Will the Democrats’ convention be as chaotic as the GOP’s?

Democrats are hoping this weekend’s state convention won’t be anything like the chaos Republicans suffered through last Saturday. Statehouse lawmakers, including delegates, say they want the process to be clean, clear and transparent.

But some lawmakers and delegates are reserving judgment, based on an admission this week that delegates for presidential candidate Sen. Bernie Sanders of Vermont weren’t properly counted by Democratic brass immediately after Super Tuesday caucuses.

We are a big tent party with Democrats with voices from all corners of Colorado,” said Colorado Democratic Party Chair Rick Palacio in an attempt to calm nerves. “Our assembly and convention process is set up to be inclusive and transparent, and we look forward to a great day of uniting together to nominate candidates who will win in November and keep Colorado blue.”

Despit his cheeriness, he and the Party have racked up criticisms that they have already been less than transparent.

According to John Frank in The Denver Post, the state Party miscalculated the number of delegates won by Sanders, and didn’t notify the Sanders campaign of the error. The campaign found out only when notified by The Post earlier this week.

Palacio said Frank was misrepresenting the facts. Both campaigns had been notified of the numbers once they were added up correctly after the initial incorrect projections.

Sanders heads into this weekend’s convention with 39 delegates to 28 for former Secretary of State Hillary Clinton. Whether those numbers will hold on Saturday depends on how well Sanders’ delegates educate themselves about the process, said Speaker of the House Dickey Lee Hullinghorst.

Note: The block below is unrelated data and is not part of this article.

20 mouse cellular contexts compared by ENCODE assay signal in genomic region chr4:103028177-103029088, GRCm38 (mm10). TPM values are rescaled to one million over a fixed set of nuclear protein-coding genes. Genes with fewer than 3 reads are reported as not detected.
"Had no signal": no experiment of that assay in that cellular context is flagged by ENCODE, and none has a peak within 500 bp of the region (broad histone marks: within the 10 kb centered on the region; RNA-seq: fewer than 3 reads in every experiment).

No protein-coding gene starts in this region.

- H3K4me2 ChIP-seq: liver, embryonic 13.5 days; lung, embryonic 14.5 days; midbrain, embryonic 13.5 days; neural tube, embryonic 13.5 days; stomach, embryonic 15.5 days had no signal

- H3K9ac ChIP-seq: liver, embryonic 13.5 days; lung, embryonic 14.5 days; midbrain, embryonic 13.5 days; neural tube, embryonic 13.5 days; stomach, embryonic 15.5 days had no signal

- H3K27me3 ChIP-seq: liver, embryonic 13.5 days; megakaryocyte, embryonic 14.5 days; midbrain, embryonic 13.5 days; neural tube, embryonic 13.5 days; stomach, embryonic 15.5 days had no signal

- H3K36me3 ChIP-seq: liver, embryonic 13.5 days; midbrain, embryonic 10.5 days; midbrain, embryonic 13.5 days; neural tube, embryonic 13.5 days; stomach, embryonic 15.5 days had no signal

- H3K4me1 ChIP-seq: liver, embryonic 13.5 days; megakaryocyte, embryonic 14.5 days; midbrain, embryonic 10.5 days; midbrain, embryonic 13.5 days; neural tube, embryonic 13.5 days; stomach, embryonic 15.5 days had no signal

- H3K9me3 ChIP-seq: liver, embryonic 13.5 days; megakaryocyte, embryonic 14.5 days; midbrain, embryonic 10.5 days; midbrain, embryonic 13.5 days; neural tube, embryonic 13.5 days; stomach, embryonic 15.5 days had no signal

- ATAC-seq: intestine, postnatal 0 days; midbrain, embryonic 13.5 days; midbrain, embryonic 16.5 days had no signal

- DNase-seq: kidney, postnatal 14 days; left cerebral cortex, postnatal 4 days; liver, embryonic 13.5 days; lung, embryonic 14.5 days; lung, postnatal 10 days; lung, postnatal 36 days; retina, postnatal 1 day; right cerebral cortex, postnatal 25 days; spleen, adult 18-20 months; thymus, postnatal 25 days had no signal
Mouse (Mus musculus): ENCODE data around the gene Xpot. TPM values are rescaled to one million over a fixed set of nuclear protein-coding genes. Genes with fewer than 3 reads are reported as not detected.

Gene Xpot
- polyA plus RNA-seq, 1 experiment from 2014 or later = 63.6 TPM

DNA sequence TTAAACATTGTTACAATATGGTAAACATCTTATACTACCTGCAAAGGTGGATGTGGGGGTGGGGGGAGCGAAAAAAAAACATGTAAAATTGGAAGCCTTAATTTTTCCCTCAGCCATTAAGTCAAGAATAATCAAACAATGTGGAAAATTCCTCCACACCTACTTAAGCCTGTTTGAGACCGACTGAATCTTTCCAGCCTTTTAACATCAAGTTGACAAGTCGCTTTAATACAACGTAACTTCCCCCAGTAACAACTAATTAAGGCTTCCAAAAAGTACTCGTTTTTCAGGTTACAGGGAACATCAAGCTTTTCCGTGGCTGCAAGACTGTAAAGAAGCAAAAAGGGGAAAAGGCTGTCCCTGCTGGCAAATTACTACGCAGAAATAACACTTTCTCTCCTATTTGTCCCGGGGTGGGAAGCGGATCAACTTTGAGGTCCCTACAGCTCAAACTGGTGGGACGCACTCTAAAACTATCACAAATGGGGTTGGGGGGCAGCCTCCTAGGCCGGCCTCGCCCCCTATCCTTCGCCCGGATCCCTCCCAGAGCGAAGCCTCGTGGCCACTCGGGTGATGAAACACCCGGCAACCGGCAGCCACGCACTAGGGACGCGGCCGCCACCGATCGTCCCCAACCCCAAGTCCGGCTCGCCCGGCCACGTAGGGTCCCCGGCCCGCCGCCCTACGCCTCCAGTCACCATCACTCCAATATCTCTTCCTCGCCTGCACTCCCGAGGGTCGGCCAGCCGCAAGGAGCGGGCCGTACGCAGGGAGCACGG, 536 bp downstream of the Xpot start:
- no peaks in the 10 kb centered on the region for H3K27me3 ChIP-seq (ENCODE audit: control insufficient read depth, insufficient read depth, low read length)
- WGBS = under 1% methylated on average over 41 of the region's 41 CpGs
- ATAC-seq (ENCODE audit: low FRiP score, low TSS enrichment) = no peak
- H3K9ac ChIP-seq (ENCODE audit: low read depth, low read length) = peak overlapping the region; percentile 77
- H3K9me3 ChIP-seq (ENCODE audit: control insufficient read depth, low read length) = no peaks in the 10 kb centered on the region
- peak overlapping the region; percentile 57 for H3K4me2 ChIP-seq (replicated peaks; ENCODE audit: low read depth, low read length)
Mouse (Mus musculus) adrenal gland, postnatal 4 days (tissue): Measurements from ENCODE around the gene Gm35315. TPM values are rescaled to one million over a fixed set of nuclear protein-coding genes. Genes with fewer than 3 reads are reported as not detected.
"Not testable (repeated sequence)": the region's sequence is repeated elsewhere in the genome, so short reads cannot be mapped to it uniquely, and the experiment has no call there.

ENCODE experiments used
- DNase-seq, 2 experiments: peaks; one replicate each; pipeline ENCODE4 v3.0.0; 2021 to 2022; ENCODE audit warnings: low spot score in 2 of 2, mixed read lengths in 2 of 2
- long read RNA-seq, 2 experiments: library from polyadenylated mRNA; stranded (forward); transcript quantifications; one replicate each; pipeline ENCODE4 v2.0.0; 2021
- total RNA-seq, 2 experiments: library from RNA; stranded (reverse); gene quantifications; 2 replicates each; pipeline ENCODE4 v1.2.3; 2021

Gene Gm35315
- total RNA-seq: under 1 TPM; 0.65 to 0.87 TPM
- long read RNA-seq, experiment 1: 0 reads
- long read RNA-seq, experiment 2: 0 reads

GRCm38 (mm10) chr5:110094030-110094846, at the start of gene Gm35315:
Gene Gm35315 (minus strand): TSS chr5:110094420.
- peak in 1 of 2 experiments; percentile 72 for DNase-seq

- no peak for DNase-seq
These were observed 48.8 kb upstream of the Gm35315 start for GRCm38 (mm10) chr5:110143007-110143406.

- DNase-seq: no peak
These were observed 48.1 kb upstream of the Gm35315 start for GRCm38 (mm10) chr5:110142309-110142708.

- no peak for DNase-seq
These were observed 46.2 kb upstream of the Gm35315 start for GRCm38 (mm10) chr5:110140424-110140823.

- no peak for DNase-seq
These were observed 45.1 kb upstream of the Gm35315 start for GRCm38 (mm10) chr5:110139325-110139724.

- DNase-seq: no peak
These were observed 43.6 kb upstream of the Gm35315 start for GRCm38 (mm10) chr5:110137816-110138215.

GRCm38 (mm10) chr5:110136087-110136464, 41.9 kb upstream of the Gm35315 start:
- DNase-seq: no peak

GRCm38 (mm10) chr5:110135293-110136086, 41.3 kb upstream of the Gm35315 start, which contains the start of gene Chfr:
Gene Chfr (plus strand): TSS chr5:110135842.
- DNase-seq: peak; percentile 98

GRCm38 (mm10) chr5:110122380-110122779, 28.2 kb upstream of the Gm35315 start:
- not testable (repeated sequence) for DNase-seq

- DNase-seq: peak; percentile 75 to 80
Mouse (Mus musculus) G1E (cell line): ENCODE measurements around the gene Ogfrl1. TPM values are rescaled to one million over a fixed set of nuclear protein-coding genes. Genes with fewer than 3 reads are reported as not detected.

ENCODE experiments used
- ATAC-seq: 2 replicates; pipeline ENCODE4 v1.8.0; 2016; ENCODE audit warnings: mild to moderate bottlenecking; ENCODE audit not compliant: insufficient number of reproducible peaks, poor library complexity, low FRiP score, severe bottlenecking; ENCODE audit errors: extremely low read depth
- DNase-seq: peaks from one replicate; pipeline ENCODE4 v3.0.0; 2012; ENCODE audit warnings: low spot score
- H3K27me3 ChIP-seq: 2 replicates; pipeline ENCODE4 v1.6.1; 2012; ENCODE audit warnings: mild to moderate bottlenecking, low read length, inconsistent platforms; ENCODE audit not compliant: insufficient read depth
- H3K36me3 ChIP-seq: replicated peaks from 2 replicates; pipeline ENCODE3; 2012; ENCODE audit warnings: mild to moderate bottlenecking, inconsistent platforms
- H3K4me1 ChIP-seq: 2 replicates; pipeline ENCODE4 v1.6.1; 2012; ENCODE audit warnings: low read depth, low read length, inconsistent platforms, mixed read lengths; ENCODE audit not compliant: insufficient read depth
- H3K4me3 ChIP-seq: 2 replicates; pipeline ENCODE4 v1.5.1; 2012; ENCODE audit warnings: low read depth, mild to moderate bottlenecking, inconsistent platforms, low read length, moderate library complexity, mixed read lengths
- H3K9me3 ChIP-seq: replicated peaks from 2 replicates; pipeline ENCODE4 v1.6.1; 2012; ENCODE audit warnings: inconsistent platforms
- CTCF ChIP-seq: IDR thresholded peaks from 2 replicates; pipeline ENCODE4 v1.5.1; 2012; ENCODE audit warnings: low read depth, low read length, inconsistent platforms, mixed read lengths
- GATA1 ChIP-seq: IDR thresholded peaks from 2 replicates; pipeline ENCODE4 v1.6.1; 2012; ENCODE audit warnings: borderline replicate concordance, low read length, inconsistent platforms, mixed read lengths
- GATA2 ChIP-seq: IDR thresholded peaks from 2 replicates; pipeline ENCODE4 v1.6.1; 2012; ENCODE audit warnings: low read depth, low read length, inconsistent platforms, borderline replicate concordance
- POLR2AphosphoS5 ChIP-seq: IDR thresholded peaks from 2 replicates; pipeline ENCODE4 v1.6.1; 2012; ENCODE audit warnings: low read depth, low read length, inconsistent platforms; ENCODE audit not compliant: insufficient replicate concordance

Sanders won just under 60 percent of the vote in the March 1 Democratic caucuses, to Clinton’s 39 percent. But since then, Clinton has won herself the lion’s share of “superdelegates,” all establishment Democrats like Gov. John Hickenlooper.


While Sanders won the majority vote at the caucuses, that doesn’t mean he will win the state convention, said Hullinghorst. She predicts the delegate count will be much closer to a 50-50 split. “It’s proportional based on delegates who show up and vote.”

Delegates are assigned at the caucuses, but must also be assigned at the Party’s county conventions, congressional district assemblies and then at the state convention.

“If [Sanders delegates] didn’t show up” at the county or congressional district conventions or didn’t stay late enough to make sure their votes were counted, “they don’t have a right to say ‘Just because we got this proportion at the caucuses, that’s the proportion it should be at the state convention.’

“You have to participate in the process all the way through,” she said. “If you don’t have the delegates to reflect your proportion, it isn’t anyone else’s fault but yours.”

Hullinghorst added that she supports Sanders being in the race and that his candidacy has added to the debate.

“I just wish his followers were more in tune with the process,” she said.

But Sanders delegates, including Rep. Joe Salazar of Thornton, worry the process will not be as transparent as it should be, nodding to the Republican Party’s state convention fiasco in Colorado Springs.

That convention has led to a protest by supporters of GOP front-runner Donald Trump, who gripes he was shut out of the delegate hunt at the event.